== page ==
It’s been a funny couple of days. Our next stop after Córdoba was Medina Azahara, the ruins of a 10th century palace situated just a few miles outside Córdoba. It’s closed on a Monday, so we had planned to do a supermarket shop, fill up with diesel and gas and then take it easy for the rest of the day. We’d seen on t’interweb that it would be possible to park at the Medina overnight, so we’d spend the night there.
We filled the van up with gas and diesel OK, but the supermarket shop wasn’t so easy. We’d put the co-ordinates for a large Carrefour into the satnav, but when we got there they only had underground parking, which was no good for us with a 3m high van. Another supermarket was selected from the Points Of Interest on the satnav, but that tried to send us down the backstreets, where people double parked, so we gave up, driving out of town and past the Medina, stopping at a Día supermarket similar in size to a Tesco Metro. They didn’t have all we wanted, but we got enough to keep us going until we get to Málaga.
From there we went back to the Medina, parked up and chilled out for the afternoon. We were joined by a couple in a Swiss van who had the same idea as us. However, not long after we’d had dinner, a security guard came along and asked us to move on, as he had to lock the car park and couldn’t lock us in.
We didn’t fancy going back into Córdoba, so went on a bit of a magical mystery tour in search of somewhere to park for the night. Taking random turnings off the Sevilla road, we eventually found a parking bay on the edge of a new-ish housing estate, and spent the night there. It was quite noisy, but we can’t complain as it felt safe and cost €0.
We were back at the Medina for opening time, got our (free) tickets from the visitor centre and watched a film explaining the history of the Medina, which was really well done, and fortunately had subtitles in English.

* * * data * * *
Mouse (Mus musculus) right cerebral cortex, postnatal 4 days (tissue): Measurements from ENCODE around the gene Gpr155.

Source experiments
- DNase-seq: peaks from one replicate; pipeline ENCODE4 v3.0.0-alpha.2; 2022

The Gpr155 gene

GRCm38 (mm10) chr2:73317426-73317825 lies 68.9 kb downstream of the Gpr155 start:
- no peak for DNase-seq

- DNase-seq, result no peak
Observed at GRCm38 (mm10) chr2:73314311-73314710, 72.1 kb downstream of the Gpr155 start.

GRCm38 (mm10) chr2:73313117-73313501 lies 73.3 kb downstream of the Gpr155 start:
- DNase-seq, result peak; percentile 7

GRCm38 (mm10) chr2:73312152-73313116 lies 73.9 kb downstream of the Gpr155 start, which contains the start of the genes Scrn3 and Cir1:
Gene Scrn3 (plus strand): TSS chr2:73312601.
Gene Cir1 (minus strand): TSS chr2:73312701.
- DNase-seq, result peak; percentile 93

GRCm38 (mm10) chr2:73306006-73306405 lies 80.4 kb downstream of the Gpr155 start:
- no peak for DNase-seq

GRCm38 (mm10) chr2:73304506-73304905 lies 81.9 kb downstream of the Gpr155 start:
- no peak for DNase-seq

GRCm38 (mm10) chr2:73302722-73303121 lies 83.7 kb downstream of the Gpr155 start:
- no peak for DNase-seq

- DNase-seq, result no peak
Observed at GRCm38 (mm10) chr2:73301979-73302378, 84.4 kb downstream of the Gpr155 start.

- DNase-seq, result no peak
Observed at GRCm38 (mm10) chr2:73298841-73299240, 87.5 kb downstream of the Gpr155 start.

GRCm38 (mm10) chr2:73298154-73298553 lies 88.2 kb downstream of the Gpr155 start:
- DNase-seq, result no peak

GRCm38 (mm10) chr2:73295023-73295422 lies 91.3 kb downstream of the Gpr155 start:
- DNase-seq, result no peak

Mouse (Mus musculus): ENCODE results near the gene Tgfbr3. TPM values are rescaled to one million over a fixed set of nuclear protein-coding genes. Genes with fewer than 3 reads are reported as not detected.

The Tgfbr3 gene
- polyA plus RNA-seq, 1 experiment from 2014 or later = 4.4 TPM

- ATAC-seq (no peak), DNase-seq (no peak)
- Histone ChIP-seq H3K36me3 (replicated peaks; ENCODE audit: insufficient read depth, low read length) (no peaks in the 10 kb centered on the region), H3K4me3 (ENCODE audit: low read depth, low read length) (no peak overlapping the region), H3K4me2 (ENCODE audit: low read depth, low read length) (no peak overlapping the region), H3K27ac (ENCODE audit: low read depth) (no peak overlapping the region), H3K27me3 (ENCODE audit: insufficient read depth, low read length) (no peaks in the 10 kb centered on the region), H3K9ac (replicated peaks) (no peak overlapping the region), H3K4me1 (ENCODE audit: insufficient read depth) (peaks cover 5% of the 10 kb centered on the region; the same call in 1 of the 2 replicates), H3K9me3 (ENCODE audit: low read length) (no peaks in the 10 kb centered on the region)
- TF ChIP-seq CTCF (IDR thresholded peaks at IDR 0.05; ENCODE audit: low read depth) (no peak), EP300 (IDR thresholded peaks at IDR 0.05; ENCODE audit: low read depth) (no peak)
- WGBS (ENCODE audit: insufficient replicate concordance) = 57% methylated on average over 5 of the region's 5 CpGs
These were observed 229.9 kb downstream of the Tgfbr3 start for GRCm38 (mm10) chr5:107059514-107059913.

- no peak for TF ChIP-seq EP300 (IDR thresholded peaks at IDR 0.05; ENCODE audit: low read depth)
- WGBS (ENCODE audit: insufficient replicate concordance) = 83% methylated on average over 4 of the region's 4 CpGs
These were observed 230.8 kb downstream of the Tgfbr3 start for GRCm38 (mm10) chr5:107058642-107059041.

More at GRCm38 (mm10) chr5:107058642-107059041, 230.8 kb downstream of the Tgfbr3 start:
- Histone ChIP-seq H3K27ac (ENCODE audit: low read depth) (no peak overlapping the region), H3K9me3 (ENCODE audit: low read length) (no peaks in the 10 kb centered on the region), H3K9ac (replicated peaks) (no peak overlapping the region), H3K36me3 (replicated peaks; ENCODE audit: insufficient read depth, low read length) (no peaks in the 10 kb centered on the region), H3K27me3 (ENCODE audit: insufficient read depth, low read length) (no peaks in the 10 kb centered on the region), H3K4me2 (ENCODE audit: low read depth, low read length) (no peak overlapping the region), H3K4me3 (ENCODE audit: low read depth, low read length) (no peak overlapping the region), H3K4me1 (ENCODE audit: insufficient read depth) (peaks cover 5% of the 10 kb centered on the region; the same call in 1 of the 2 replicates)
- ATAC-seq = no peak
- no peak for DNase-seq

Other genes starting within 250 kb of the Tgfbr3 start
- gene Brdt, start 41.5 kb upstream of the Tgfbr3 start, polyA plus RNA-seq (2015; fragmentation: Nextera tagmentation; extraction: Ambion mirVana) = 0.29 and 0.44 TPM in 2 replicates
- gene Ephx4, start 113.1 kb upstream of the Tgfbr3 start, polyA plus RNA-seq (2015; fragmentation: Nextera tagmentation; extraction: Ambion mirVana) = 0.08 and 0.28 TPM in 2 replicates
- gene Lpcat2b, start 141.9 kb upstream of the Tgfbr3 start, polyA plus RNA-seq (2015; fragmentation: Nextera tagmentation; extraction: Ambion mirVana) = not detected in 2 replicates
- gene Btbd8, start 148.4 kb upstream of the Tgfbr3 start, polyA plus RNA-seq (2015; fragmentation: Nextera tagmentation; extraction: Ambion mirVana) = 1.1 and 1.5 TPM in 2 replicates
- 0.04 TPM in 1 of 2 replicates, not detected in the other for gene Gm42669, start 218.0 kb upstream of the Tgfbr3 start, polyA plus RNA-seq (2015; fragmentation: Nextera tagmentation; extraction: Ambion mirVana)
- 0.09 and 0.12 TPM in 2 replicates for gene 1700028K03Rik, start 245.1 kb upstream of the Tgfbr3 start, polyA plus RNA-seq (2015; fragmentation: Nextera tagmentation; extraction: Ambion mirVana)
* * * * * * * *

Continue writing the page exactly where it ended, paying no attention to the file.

After a look around the museum we caught the shuttle bus up to the site to walk round the ruins. It was amazing to see the scale of the place, and the craftsmanship used in the 10th century, especially when you consider that the peoples of the British Isles were still living in mud huts at that time.
Once we were done, it was back to the van and onto tonight’s planned stop in Cabra, which we’d chosen as it’s situated by another Vía Verde. Apparently there were only four parking spaces so we suspected that it might be full. On pulling up we thought we’d struck lucky, as there were only two other mohos there. However, one of the spaces had been turned into disabled parking spaces, and the other was a service bay where people can dump their waste and fill up with water, which meant that we’d have to find somewhere else.
Out came the “All The Aires” book, and we’re now in Villanueva de Algaigas. Ironically, we’re the only moho here and there are about 50 spaces. We’ve been for a wander into town, and there’s not much here, which explains why the aire isn’t packed.
This afternoon, whilst watching the BBC World News in the van, it was surreal to see daughter Sarah in Australia being interviewed about Cyclone Debbie.
Tomorrow we’ll be driving a few short kilometres to Antequera, an old town dating back to Roman times, so there should hopefully be more to do. And with 10 spaces at the aire, we stand a reasonable chance of getting a free spot for the night.